5 essential sleep items your child’s room should have My two kids (3 and 6 years old) climb happily into bed at night. It’s not to say that bedtime is always smooth—they don’t want to stop building towers or running laps in Superhero costumes. But as their routine unfolds and they shift modes, they don’t fight sleep. They welcome it. Video production in partnership with There are lots of reasons for this (more sleep secrets to come), but one is that the bedroom is…

When Kids Should Go to Bed - Based on Age

How your child’s age impacts the amount of sleep that he or she needs It can be tough to figure out exactly how much sleep your kid needs and when he or she should go to sleep, especially because your child’s slumber needs will change as he or she gets older. In other words, what worked perfectly at two months of age might fail at three months! Check out this quick guide to get a ballpark sense of how much sleep your kid needs. And keep in mind that there’s no one-size-fits all solution—each child is different. Newborns (up to three months): 14 to 17 hours Infants (four to 11 months): 12 to 15 hours Toddlers (one to two):…

When Should Kids Stop Napping?

Learn when it’s time for your child to say goodbye to naps. Ah, naptime. It can be the cure for toddler crankiness, a sacred time for e-mail checking, and generally a sanity-saver for parents and caregivers alike. Plus, kids who nap have longer attention spans, are less fussy, and sleep better at night. But, of course, you know that your child won’t nap forever. The big question looms: When does it all end? Sleep Training Tips for Children Video production in partnership with Over…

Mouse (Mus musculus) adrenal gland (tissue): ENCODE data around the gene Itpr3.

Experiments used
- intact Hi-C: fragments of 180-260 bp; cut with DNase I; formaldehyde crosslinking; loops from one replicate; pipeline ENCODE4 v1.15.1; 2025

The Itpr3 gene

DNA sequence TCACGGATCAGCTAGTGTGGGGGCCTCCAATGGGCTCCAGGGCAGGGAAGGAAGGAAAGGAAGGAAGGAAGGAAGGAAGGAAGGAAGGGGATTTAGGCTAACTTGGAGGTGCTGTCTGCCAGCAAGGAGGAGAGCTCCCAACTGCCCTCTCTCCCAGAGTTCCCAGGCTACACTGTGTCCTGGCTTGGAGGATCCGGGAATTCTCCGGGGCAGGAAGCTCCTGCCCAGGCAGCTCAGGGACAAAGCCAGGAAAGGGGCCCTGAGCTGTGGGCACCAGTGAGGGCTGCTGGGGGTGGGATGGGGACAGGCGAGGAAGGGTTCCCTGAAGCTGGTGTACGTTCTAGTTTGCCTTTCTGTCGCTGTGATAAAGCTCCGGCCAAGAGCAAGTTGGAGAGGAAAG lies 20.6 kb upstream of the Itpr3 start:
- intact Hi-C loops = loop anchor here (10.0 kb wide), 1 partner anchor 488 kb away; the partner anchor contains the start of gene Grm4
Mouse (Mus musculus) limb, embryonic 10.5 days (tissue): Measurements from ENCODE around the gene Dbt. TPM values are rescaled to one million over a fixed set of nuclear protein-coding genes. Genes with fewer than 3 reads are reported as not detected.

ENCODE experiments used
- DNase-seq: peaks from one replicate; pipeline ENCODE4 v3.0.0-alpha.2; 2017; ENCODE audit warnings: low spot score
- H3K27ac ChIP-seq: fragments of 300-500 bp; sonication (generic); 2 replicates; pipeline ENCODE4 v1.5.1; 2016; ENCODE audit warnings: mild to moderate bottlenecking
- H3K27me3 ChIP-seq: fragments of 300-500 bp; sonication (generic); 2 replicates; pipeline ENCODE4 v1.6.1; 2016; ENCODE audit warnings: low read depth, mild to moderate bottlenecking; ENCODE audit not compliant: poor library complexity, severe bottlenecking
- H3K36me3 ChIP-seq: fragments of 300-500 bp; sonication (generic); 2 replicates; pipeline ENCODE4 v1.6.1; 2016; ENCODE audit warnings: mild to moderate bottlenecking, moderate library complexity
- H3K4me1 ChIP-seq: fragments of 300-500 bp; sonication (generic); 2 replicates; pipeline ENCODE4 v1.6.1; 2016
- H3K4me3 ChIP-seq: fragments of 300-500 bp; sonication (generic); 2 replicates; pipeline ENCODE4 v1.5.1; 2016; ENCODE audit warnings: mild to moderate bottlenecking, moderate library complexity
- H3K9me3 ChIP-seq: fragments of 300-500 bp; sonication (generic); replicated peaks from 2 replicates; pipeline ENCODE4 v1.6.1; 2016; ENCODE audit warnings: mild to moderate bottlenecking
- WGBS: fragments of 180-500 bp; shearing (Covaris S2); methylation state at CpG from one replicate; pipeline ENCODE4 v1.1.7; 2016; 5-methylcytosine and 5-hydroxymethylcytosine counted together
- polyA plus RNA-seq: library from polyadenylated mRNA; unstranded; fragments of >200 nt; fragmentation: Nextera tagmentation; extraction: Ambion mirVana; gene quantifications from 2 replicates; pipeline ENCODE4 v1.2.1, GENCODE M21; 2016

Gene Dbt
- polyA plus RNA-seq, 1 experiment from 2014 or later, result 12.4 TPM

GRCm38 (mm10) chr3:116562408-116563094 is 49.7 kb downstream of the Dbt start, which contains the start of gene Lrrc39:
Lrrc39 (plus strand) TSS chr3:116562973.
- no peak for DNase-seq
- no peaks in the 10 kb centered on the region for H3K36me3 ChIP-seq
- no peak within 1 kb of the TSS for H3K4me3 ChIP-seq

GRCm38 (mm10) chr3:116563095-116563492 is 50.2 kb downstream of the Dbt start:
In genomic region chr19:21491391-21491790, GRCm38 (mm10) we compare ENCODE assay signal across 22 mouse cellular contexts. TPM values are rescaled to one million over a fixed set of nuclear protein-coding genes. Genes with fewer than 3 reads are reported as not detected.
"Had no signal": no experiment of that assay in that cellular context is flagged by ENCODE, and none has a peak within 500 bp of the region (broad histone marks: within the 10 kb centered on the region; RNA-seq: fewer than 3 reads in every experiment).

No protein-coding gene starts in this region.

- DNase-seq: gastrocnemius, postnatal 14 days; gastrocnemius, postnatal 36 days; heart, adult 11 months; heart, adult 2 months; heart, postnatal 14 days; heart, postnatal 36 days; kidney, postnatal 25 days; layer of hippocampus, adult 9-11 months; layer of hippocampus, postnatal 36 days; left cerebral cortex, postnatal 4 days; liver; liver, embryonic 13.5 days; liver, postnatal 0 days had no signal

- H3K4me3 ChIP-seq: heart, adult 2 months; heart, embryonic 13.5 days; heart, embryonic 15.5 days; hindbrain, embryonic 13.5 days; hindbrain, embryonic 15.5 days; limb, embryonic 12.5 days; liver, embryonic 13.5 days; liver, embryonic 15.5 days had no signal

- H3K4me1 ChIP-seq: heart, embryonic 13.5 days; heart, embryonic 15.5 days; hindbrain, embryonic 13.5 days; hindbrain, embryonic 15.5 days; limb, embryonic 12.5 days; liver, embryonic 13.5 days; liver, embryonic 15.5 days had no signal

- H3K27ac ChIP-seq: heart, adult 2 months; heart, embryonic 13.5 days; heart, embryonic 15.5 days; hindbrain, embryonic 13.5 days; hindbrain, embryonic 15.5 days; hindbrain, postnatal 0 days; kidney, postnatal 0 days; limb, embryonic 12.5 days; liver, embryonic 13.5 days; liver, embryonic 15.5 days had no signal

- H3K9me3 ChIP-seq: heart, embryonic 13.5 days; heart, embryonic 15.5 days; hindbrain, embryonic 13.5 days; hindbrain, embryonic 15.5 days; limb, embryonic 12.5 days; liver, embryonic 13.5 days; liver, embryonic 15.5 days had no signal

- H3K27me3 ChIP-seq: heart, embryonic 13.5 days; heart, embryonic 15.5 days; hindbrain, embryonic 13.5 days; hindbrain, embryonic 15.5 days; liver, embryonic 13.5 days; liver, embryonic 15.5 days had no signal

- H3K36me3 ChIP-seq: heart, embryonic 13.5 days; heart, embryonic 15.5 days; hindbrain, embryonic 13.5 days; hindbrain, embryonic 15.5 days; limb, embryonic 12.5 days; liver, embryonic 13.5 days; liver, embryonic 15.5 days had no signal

Sleep: How Do You Know Enough Is Enough?

  Making sure your children get enough quality sleep is a priority for the whole family. One of the most common questions I get asked as a pediatric sleep psychologist is “how much sleep does my child need?”  The National Sleep Foundation recently updated their recommendations for sufficient sleep duration across development. These numbers often send parents into a panic when they think their child is not obtaining sufficient sleep.  Adults, on the other hand, can usually tell you how much sleep they need, but then tell you how much they can get by on. The latter is dangerous as deficient sleep is known to cause significant problems, including negative mood, impaired performance, significant health issues, and…